Almost three-quarters of homeowners (74%) expect house prices in their area to rise by September, with the predicted increase averaging 4.5%, in further evidence that the market is starting to "turn a corner", Zoopla said.
Both the proportion of people forecasting house price increase and the typical size of the anticipated increase are the highest figures recorded in around three years by the quarterly study, which began in 2009.
But confidence varied widely, and in stark contrast to the rest of the UK, no one surveyed in Northern Ireland predicted that prices will increase in their area by the end of the summer.
One third of homeowners living in Northern Ireland said that prices will be flat over the coming months and two-thirds predict falls. House prices in Northern Ireland have been declining sharply since the economic downturn, following a period of strong increases. Zoopla said that confidence in Northern Ireland has consistently been well below the rest of the UK for more than a year.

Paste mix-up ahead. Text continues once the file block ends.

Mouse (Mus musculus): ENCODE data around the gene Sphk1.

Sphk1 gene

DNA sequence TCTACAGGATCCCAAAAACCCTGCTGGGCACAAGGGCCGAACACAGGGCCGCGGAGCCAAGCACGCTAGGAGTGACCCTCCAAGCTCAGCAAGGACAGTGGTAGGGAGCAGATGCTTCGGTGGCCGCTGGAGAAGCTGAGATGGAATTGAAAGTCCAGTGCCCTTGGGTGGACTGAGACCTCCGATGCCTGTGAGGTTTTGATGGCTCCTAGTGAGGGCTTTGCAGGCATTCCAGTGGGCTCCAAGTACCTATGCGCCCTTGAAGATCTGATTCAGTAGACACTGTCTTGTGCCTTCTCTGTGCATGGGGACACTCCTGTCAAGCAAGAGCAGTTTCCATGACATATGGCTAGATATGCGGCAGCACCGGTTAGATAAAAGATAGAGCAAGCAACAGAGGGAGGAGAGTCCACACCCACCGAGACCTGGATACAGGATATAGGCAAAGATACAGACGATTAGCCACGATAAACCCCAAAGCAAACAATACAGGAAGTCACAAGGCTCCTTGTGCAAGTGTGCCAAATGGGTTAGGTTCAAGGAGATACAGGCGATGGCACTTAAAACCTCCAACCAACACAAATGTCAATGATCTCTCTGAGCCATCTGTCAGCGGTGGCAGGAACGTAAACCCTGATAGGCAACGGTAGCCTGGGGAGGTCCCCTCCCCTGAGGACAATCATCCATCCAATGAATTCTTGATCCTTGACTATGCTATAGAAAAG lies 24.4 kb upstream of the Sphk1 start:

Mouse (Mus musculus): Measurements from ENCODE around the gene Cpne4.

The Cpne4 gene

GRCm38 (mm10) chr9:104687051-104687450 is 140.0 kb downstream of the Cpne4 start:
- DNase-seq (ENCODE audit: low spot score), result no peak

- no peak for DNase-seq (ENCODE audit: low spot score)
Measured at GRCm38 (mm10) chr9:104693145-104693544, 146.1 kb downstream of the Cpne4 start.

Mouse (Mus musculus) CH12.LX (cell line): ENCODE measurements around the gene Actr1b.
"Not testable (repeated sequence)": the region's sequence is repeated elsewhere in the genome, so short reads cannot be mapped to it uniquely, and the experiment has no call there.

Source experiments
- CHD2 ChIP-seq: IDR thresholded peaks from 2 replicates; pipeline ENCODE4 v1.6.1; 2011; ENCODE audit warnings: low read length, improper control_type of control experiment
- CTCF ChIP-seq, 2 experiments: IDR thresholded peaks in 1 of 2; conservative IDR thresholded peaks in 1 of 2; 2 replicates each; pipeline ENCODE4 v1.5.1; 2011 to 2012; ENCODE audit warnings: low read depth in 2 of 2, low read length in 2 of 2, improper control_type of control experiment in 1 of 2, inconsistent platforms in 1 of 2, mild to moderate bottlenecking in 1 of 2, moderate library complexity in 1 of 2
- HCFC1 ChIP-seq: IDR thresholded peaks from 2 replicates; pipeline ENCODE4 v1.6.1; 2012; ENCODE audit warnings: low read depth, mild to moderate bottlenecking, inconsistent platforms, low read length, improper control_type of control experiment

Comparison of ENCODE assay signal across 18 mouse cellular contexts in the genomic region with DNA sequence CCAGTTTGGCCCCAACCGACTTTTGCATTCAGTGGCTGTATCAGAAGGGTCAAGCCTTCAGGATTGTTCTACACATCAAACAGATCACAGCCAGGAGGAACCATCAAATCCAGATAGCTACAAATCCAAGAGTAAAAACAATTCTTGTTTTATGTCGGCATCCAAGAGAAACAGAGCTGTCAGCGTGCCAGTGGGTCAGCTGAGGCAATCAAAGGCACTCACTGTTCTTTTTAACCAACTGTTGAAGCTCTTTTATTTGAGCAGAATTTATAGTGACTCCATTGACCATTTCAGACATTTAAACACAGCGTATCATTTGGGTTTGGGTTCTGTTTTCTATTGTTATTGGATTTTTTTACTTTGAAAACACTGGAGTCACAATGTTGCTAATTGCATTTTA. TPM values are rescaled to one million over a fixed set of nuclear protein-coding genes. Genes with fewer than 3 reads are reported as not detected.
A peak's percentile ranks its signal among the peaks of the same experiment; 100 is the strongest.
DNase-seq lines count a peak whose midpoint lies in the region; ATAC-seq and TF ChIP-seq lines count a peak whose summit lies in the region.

Confidence tended to be concentrated in southern England. It was higher than average in the South West, the South East and the East of England. Meanwhile, it was below average in the Midlands, Yorkshire and the Humber, the North West and the North East, as well as in Wales and Scotland.
Zoopla said that across the country, there has been a strong uplift in housing market confidence since the start of 2013, with just 65% of homeowners predicting increases over the coming months at the end of last year. Only 13% of home owners now expect prices to fall over the coming months, compared with 19% in December. More than 4,000 people took part in the survey last month.
The website put some of the recent boost down to a package of measures announced by the Government in last month's Budget designed to give more people with small deposits a helping hand.
Lawrence Hall, spokesman for Zoopla.co.uk, said: "With first-time buyer lending gradually increasing and mortgages becoming more readily available, there is real belief that the property market is starting to turn a corner and finally drag itself out of the hole since the financial crisis."
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